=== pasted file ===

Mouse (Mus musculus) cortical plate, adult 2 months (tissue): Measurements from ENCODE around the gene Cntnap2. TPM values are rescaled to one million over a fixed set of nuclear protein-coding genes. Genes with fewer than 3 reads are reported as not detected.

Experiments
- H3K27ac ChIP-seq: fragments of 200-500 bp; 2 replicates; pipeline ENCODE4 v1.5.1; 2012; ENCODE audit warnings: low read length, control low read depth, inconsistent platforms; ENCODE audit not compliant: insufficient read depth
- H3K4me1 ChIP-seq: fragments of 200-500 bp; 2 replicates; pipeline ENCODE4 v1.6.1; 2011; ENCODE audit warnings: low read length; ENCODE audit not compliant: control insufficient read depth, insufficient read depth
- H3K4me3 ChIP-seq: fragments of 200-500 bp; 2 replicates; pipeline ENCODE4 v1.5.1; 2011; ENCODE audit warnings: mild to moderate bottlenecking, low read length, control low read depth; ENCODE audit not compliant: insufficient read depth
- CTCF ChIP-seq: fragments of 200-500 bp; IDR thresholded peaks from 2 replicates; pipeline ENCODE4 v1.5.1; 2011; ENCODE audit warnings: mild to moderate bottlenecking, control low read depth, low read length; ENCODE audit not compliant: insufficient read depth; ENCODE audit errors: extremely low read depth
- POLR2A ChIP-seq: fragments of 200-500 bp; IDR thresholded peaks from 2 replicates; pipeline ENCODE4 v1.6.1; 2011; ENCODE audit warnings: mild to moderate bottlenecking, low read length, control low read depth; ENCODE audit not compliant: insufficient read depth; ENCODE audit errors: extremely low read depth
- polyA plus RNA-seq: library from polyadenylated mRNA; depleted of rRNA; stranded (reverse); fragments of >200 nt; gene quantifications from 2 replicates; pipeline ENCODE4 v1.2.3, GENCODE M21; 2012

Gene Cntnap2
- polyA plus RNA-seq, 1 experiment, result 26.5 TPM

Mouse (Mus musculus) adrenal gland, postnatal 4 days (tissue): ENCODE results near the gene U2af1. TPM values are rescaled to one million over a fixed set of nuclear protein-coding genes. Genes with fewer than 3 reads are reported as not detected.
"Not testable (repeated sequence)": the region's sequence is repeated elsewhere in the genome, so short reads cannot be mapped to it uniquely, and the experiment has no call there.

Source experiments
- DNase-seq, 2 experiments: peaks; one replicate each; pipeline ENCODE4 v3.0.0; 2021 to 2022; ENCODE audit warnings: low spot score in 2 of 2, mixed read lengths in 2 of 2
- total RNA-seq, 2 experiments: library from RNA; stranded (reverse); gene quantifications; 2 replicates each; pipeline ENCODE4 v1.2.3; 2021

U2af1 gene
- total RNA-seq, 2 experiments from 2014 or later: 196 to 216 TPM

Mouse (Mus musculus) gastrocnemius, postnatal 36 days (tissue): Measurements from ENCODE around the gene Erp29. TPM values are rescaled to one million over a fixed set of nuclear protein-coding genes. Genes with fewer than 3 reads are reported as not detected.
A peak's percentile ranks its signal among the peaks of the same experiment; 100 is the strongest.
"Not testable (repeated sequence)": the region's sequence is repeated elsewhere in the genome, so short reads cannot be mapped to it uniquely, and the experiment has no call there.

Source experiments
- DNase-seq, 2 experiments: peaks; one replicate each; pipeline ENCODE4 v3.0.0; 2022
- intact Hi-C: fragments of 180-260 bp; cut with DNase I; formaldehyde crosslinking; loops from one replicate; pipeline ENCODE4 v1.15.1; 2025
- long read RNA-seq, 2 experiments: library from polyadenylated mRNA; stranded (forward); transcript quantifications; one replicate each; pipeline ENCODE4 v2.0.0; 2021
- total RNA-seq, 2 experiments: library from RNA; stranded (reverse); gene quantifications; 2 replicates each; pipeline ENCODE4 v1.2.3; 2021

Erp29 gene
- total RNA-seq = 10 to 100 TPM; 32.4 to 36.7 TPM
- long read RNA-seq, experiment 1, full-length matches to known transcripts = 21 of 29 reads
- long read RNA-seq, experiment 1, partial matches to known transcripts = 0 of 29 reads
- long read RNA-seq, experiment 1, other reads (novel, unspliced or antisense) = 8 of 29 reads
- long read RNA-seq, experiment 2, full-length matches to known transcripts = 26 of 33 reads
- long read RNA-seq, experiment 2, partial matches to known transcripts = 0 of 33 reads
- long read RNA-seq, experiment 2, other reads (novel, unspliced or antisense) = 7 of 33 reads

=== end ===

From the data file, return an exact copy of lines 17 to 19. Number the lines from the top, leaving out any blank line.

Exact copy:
- total RNA-seq, 2 experiments from 2014 or later: 196 to 216 TPM

Mouse (Mus musculus) gastrocnemius, postnatal 36 days (tissue): Measurements from ENCODE around the gene Erp29. TPM values are rescaled to one million over a fixed set of nuclear protein-coding genes. Genes with fewer than 3 reads are reported as not detected.
A peak's percentile ranks its signal among the peaks of the same experiment; 100 is the strongest.